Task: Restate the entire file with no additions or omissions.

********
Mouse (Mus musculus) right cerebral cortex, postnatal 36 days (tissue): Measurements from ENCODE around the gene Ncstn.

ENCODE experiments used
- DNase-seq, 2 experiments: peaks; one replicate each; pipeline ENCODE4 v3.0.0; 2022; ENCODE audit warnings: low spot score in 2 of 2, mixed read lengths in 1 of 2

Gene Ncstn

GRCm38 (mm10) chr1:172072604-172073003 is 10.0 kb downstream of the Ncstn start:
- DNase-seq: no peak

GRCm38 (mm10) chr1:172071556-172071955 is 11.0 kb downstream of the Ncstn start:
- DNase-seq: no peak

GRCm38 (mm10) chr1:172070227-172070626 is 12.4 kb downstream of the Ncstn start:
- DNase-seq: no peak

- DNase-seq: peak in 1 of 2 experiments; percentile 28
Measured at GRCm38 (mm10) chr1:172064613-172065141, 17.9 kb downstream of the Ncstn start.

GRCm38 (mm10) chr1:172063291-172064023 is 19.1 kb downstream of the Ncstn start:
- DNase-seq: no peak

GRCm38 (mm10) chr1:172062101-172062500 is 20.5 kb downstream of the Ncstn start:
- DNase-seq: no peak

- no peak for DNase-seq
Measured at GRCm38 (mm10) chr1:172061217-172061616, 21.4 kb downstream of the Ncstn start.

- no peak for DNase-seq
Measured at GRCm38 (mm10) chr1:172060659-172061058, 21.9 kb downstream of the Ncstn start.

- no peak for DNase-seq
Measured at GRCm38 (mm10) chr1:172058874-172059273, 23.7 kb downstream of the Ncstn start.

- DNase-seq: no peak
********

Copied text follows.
Mouse (Mus musculus) right cerebral cortex, postnatal 36 days (tissue): Measurements from ENCODE around the gene Ncstn.

ENCODE experiments used
- DNase-seq, 2 experiments: peaks; one replicate each; pipeline ENCODE4 v3.0.0; 2022; ENCODE audit warnings: low spot score in 2 of 2, mixed read lengths in 1 of 2

Gene Ncstn

GRCm38 (mm10) chr1:172072604-172073003 is 10.0 kb downstream of the Ncstn start:
- DNase-seq: no peak

GRCm38 (mm10) chr1:172071556-172071955 is 11.0 kb downstream of the Ncstn start:
- DNase-seq: no peak

GRCm38 (mm10) chr1:172070227-172070626 is 12.4 kb downstream of the Ncstn start:
- DNase-seq: no peak

- DNase-seq: peak in 1 of 2 experiments; percentile 28
Measured at GRCm38 (mm10) chr1:172064613-172065141, 17.9 kb downstream of the Ncstn start.

GRCm38 (mm10) chr1:172063291-172064023 is 19.1 kb downstream of the Ncstn start:
- DNase-seq: no peak

GRCm38 (mm10) chr1:172062101-172062500 is 20.5 kb downstream of the Ncstn start:
- DNase-seq: no peak

- no peak for DNase-seq
Measured at GRCm38 (mm10) chr1:172061217-172061616, 21.4 kb downstream of the Ncstn start.

- no peak for DNase-seq
Measured at GRCm38 (mm10) chr1:172060659-172061058, 21.9 kb downstream of the Ncstn start.

- no peak for DNase-seq
Measured at GRCm38 (mm10) chr1:172058874-172059273, 23.7 kb downstream of the Ncstn start.

- DNase-seq: no peak